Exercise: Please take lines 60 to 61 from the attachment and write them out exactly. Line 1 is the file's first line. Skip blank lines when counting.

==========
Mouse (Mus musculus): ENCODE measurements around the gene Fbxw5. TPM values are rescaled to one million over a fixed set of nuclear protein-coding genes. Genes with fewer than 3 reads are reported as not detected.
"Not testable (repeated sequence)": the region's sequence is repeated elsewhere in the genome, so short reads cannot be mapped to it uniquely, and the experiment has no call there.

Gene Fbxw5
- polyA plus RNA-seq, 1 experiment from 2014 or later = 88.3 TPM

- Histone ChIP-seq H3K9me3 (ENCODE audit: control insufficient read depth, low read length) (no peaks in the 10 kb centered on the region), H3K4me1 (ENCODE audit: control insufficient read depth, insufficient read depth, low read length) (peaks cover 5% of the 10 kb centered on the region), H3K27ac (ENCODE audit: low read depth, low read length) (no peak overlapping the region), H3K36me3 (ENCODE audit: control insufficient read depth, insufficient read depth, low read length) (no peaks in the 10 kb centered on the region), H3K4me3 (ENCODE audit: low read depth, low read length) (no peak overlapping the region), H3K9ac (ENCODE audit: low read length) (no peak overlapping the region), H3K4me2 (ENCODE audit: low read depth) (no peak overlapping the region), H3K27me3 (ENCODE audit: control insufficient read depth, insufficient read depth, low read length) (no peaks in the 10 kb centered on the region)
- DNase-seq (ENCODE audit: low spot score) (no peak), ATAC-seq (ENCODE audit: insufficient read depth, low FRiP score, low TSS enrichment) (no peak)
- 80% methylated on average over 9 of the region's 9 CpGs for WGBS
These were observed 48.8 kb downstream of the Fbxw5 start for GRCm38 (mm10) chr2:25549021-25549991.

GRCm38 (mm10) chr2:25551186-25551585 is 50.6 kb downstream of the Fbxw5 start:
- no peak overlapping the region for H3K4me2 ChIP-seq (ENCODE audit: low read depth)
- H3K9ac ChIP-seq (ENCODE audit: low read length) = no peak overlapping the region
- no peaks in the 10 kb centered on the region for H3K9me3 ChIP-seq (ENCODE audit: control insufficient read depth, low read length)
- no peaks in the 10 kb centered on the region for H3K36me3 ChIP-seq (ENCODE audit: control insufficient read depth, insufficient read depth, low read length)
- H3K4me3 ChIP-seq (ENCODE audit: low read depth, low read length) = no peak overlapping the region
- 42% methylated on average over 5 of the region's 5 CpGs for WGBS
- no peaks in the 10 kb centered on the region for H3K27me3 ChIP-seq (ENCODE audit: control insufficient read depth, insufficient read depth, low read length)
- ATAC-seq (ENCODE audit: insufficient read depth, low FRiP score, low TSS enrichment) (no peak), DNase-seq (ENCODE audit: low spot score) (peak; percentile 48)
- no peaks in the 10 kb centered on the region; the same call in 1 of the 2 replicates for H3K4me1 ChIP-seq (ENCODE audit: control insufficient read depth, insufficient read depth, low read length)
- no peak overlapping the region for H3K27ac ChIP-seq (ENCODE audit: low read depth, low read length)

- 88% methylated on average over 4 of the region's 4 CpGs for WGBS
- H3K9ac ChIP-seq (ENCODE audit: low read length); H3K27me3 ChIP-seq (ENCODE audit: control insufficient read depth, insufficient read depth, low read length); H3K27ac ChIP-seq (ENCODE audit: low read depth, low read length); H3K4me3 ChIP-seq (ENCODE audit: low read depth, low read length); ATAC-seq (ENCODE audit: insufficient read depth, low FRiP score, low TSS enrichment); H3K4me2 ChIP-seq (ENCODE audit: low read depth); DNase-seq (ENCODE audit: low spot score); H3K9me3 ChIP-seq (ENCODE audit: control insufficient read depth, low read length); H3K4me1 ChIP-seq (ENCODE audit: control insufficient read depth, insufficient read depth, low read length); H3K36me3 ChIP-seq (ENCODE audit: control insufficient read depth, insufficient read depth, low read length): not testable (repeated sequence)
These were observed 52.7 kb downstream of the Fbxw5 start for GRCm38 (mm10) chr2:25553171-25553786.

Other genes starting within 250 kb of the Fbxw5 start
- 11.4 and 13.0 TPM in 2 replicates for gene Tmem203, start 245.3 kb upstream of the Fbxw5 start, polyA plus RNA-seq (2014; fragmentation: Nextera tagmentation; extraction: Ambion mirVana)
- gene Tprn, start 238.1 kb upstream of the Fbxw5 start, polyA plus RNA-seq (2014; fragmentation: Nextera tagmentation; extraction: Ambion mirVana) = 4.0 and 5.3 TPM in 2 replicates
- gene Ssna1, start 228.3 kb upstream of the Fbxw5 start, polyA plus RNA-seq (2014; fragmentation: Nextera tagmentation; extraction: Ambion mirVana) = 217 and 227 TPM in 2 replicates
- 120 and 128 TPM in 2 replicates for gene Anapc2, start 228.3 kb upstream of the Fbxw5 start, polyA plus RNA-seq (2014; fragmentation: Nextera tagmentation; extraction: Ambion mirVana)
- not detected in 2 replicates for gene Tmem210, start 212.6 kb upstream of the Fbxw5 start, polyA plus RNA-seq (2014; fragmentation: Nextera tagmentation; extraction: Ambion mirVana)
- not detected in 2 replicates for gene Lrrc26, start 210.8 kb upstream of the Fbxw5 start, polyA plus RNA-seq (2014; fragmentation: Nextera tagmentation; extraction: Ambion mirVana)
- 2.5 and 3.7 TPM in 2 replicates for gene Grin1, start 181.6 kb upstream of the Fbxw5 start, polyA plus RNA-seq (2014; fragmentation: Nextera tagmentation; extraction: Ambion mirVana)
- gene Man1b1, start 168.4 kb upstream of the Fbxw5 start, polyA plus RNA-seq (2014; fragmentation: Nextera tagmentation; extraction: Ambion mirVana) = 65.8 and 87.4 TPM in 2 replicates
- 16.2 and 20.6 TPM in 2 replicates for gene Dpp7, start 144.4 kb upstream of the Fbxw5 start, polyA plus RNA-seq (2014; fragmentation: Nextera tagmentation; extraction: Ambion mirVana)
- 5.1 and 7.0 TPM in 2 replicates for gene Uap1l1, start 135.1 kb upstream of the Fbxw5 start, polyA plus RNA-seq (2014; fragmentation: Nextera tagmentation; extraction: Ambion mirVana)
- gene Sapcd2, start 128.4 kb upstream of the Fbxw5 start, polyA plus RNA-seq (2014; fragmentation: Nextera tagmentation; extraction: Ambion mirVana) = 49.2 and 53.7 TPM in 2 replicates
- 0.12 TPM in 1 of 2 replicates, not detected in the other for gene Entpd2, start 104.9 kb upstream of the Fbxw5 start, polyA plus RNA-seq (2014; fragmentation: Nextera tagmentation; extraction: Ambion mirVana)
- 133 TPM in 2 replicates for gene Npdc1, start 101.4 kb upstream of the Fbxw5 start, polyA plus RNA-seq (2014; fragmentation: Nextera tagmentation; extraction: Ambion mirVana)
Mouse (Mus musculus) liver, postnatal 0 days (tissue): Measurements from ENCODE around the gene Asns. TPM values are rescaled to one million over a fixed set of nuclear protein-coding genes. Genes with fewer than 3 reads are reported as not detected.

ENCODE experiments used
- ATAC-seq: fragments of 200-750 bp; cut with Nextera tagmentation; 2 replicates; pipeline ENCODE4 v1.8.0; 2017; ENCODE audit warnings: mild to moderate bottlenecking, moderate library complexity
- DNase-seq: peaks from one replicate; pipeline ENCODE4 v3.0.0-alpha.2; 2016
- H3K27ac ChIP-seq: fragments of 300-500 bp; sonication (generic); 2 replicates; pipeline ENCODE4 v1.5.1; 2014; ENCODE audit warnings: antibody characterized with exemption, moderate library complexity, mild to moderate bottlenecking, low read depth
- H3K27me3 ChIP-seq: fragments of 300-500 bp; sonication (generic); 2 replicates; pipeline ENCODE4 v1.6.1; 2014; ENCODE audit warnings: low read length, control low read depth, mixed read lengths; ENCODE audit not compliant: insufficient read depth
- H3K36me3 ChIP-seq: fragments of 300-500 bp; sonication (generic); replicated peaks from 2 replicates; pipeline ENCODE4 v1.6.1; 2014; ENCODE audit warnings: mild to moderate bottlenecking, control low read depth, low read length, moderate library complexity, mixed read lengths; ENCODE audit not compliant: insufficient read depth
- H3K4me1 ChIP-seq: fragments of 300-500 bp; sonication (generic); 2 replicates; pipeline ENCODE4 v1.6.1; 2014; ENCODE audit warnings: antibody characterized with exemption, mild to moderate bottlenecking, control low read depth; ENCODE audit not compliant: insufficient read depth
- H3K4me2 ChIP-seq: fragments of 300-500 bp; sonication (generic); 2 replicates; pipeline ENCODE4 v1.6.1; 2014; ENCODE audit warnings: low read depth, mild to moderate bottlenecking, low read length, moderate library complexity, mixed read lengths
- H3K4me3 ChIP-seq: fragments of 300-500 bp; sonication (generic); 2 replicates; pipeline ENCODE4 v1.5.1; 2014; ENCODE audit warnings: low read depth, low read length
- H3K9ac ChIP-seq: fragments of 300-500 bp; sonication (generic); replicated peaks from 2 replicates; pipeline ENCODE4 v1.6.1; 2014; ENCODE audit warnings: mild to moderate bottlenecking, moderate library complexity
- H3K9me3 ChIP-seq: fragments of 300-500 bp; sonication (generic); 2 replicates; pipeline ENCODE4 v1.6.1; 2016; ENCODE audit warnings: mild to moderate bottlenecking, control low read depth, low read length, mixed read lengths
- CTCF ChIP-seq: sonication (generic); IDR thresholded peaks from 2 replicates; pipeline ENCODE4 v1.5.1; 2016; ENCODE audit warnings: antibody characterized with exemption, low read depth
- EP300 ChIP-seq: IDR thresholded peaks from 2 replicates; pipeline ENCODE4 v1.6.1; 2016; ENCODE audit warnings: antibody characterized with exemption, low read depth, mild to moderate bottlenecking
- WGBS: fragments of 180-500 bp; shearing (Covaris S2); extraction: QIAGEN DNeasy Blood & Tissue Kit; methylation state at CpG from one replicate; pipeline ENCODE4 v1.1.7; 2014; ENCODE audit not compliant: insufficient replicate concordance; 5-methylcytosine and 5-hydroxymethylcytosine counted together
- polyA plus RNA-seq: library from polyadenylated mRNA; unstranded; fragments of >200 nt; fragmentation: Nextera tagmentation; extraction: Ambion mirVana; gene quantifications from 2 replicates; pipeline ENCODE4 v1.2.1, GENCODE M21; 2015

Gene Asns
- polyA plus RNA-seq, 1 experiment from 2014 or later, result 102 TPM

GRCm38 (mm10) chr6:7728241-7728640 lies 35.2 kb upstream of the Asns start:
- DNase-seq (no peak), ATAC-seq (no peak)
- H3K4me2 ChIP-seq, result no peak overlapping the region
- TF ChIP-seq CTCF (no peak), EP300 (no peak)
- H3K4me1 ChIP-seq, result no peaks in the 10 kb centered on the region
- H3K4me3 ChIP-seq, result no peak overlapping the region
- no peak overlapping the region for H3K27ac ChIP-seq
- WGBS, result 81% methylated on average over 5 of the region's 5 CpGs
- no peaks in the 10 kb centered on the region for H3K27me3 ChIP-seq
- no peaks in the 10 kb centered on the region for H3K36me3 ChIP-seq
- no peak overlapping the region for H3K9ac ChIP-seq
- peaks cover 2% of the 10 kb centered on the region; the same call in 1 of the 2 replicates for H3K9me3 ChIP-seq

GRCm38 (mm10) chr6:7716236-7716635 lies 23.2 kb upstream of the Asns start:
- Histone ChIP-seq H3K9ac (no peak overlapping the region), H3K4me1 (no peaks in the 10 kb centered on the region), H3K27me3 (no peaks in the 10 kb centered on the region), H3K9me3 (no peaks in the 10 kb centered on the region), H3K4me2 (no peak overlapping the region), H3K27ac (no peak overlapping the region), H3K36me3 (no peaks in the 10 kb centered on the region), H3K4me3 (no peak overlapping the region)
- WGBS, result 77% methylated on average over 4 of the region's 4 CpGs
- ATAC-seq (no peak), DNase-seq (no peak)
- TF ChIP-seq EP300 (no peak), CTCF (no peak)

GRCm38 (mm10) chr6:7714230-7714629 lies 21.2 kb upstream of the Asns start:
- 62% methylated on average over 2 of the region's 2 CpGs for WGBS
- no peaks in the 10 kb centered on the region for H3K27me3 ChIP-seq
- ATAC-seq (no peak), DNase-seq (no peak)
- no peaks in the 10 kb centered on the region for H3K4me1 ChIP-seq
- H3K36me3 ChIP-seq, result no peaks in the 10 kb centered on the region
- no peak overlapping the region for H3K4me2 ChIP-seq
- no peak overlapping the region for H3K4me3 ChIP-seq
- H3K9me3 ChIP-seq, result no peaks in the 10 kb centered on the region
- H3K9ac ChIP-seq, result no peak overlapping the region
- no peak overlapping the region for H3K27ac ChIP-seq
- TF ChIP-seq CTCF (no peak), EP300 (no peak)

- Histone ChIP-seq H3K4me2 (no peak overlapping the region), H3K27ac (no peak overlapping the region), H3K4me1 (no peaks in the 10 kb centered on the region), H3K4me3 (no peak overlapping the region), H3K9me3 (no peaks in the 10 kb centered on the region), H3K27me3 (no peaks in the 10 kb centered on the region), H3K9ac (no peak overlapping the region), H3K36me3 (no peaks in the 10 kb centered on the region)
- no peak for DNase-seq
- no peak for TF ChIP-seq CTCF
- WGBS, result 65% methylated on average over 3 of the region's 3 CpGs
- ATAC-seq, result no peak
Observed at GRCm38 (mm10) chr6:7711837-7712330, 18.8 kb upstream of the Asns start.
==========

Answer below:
- H3K4me3 ChIP-seq, result no peak overlapping the region
- no peak overlapping the region for H3K27ac ChIP-seq